An Empirical Investigation into the Matching Problems among Game Theoretically Coordinating Parties in a Virtual Organization
Virtual organization emerged as a highly flexible structure in response to the rapidly changing environment of 20th century. This organization consists of independently working parties that combine their best possible resources to exploit the emerging market opportunities. There are no formal control and coordination mechanisms employed by the classical hierarchical structures. Parties, therefore, manage their dependencies on each other through mutual understanding and trust. Mathematician John Nash, having significant contributions in Game Theory suggests that in every non-cooperative game there is at least one equilibrium point. At this point, according to him, every strategy of the player represents a response to the othersâ€™ strategies. Such equilibria could exist in a virtual organization, at which parties coordinate which each other to optimize their performance. Coordination/Matching problems are likely to arise among game theoretically coordinating parties in a virtual organization, mainly due to lack of binding agreements. By identifying and resolving these matching problems, virtual organizations could achieve efficiency and better coordination among parties.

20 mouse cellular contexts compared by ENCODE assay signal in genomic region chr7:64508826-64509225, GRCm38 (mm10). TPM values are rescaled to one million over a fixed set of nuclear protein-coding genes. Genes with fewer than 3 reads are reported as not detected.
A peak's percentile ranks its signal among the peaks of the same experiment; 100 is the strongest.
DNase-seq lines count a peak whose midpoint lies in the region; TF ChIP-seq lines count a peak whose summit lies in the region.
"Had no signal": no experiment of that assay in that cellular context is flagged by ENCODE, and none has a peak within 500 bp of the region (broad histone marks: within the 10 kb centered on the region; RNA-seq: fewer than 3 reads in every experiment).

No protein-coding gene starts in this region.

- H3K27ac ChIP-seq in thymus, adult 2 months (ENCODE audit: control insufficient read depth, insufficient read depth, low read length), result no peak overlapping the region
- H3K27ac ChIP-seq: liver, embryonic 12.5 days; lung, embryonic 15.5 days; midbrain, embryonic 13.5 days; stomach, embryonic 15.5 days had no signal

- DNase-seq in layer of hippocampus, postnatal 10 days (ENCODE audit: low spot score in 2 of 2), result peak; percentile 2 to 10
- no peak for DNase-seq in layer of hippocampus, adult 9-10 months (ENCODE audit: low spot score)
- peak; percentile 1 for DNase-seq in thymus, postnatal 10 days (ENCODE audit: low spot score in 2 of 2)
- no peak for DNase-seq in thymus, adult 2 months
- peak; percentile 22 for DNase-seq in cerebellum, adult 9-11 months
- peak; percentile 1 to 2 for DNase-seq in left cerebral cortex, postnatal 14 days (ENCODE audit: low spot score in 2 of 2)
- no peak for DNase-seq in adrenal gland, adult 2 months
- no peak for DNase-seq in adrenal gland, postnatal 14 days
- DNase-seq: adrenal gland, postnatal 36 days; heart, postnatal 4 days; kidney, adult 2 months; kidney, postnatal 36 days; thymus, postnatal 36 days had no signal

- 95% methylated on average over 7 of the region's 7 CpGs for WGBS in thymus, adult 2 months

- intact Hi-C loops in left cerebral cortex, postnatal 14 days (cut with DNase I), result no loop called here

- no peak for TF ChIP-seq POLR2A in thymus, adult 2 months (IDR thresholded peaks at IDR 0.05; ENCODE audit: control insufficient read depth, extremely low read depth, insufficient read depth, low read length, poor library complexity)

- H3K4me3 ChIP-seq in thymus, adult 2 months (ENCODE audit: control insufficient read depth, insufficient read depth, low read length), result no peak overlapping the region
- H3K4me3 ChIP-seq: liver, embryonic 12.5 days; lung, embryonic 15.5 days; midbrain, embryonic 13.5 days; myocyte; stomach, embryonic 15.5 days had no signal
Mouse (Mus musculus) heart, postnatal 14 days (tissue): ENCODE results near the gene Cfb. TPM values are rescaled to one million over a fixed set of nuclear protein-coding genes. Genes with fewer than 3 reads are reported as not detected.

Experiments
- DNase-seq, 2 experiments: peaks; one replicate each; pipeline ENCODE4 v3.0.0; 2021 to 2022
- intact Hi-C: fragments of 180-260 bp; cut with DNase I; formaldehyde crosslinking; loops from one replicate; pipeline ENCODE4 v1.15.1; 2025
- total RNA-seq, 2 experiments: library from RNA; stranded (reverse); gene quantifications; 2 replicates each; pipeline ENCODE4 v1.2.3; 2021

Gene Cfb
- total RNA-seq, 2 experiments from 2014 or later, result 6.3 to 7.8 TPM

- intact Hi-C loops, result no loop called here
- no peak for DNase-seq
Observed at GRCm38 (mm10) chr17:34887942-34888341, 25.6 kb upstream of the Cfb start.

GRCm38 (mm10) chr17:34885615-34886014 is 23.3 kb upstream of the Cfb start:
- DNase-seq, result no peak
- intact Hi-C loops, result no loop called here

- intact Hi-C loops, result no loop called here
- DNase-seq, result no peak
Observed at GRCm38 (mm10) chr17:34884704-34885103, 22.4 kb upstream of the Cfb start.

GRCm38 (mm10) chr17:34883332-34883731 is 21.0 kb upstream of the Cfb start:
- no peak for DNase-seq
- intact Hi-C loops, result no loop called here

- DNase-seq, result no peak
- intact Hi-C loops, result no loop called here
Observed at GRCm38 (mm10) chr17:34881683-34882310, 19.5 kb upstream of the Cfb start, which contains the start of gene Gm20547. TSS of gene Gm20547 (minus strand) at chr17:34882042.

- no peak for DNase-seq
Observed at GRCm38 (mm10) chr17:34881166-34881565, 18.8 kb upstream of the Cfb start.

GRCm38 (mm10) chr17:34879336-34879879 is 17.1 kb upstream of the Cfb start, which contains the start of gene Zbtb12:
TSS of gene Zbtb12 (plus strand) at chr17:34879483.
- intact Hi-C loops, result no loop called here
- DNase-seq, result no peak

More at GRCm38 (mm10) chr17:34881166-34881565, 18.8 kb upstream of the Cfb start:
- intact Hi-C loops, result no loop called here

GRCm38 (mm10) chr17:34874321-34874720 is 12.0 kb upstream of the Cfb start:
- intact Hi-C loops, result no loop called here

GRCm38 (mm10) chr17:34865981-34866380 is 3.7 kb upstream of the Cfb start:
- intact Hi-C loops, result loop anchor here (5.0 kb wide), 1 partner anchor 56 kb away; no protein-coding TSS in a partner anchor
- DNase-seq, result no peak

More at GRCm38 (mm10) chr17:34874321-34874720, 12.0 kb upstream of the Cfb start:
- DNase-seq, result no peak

Volume (Year): 1 (2010)
Issue (Month): 1 (September)
|Contact details of provider:|| Web page: http://brand.edusoft.ro|
When requesting a correction, please mention this item's handle: RePEc:bra:journl:v:1:y:2010:i:1:p:101-109. See general information about how to correct material in RePEc.
For technical questions regarding this item, or to correct its authors, title, abstract, bibliographic or download information, contact: (Bogdan Patrut)
If you have authored this item and are not yet registered with RePEc, we encourage you to do it here. This allows to link your profile to this item. It also allows you to accept potential citations to this item that we are uncertain about.
If references are entirely missing, you can add them using this form.
If the full references list an item that is present in RePEc, but the system did not link to it, you can help with this form.
If you know of missing items citing this one, you can help us creating those links by adding the relevant references in the same way as above, for each refering item. If you are a registered author of this item, you may also want to check the "citations" tab in your profile, as there may be some citations waiting for confirmation.
Please note that corrections may take a couple of weeks to filter through the various RePEc services.